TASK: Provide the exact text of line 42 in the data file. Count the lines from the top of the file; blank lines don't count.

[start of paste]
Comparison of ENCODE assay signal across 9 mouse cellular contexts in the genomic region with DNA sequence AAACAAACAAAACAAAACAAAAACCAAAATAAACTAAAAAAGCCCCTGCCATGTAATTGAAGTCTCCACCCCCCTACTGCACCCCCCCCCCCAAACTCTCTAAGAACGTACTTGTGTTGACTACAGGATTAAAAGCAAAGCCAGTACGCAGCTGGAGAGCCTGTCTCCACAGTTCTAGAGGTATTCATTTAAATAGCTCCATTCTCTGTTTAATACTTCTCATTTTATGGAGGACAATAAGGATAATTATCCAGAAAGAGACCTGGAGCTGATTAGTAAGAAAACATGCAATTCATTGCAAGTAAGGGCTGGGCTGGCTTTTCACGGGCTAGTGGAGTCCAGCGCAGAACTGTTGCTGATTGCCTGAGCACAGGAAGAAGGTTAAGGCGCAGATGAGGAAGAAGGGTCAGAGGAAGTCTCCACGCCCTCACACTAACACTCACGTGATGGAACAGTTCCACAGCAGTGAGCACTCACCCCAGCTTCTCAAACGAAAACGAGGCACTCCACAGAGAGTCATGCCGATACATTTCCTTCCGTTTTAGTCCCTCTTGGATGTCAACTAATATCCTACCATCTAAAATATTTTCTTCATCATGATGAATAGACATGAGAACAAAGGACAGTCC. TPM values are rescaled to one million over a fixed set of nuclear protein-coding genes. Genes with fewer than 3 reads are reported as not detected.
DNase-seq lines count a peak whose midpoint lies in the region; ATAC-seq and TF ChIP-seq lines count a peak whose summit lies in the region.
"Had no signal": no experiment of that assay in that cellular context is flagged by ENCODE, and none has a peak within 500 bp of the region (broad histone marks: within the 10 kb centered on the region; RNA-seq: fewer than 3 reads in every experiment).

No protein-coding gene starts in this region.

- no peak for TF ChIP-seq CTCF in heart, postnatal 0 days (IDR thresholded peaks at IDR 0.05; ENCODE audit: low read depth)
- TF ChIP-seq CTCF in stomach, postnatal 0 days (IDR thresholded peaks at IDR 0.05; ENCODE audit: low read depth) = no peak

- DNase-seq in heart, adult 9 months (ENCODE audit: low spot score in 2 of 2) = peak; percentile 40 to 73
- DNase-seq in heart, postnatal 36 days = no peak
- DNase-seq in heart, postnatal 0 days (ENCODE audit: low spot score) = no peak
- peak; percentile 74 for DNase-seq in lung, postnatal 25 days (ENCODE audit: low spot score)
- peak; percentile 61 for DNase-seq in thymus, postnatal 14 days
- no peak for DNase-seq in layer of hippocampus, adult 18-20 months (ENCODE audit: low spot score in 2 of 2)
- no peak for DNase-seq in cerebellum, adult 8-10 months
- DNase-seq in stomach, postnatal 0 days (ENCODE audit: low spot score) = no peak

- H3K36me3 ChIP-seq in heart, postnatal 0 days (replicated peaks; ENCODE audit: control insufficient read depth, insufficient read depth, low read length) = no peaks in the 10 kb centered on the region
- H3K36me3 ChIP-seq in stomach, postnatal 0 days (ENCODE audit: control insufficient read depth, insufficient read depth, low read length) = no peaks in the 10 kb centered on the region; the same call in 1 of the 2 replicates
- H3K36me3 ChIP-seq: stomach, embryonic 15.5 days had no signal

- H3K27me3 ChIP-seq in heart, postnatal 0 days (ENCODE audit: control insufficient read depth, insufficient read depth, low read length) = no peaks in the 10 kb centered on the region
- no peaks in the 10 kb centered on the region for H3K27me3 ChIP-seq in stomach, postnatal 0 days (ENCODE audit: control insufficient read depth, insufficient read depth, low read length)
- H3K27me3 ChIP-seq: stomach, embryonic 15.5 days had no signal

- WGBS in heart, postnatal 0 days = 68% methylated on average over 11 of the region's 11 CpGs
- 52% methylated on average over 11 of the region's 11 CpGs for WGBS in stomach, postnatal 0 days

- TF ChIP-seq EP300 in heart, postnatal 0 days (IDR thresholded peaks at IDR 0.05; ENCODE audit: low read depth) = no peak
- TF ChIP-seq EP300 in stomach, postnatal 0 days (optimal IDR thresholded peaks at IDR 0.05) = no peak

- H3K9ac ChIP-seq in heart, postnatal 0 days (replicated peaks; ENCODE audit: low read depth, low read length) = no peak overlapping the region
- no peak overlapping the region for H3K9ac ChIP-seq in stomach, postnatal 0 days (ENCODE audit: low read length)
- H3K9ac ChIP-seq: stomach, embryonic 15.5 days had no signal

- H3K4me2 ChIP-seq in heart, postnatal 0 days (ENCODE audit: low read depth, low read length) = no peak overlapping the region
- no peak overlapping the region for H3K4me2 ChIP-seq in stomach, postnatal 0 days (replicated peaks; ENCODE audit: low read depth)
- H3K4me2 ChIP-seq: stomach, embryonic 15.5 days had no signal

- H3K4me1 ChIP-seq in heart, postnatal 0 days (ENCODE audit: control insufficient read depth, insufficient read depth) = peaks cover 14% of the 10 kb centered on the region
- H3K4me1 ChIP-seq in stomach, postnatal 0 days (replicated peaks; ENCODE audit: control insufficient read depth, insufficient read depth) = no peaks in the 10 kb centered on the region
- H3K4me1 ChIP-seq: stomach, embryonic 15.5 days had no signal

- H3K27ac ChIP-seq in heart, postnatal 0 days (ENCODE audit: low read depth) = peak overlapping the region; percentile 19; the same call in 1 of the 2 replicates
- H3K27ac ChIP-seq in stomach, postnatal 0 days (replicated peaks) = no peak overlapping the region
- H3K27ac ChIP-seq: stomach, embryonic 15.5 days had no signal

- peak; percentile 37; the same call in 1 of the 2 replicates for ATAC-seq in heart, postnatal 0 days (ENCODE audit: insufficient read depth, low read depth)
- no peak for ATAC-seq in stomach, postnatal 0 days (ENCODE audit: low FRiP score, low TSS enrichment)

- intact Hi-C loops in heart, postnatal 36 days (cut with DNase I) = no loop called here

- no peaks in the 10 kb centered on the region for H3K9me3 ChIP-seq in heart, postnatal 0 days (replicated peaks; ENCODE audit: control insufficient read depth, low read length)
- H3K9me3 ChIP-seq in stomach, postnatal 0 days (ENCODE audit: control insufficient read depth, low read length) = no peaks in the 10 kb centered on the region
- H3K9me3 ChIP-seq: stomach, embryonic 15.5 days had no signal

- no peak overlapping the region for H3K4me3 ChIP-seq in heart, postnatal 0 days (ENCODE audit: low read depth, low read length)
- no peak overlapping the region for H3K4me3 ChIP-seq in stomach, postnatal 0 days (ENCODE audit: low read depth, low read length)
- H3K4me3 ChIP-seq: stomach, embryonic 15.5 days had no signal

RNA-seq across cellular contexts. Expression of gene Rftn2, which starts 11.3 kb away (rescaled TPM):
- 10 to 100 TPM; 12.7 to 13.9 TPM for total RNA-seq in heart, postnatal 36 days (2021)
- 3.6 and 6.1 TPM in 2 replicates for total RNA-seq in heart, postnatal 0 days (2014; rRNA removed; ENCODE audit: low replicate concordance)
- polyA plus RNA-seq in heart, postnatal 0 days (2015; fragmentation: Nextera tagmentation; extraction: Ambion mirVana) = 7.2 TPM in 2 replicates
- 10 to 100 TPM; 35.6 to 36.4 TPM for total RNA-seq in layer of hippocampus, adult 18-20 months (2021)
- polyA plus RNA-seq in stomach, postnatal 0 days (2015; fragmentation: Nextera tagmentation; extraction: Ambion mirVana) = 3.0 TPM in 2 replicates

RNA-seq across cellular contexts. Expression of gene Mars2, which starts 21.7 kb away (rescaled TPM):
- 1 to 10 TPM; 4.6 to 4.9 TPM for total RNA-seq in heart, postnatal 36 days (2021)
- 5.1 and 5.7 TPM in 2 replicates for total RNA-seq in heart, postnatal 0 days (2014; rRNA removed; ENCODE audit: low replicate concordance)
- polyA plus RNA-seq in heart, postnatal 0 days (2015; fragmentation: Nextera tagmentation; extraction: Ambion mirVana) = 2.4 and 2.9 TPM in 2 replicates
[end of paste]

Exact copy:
- H3K9me3 ChIP-seq: stomach, embryonic 15.5 days had no signal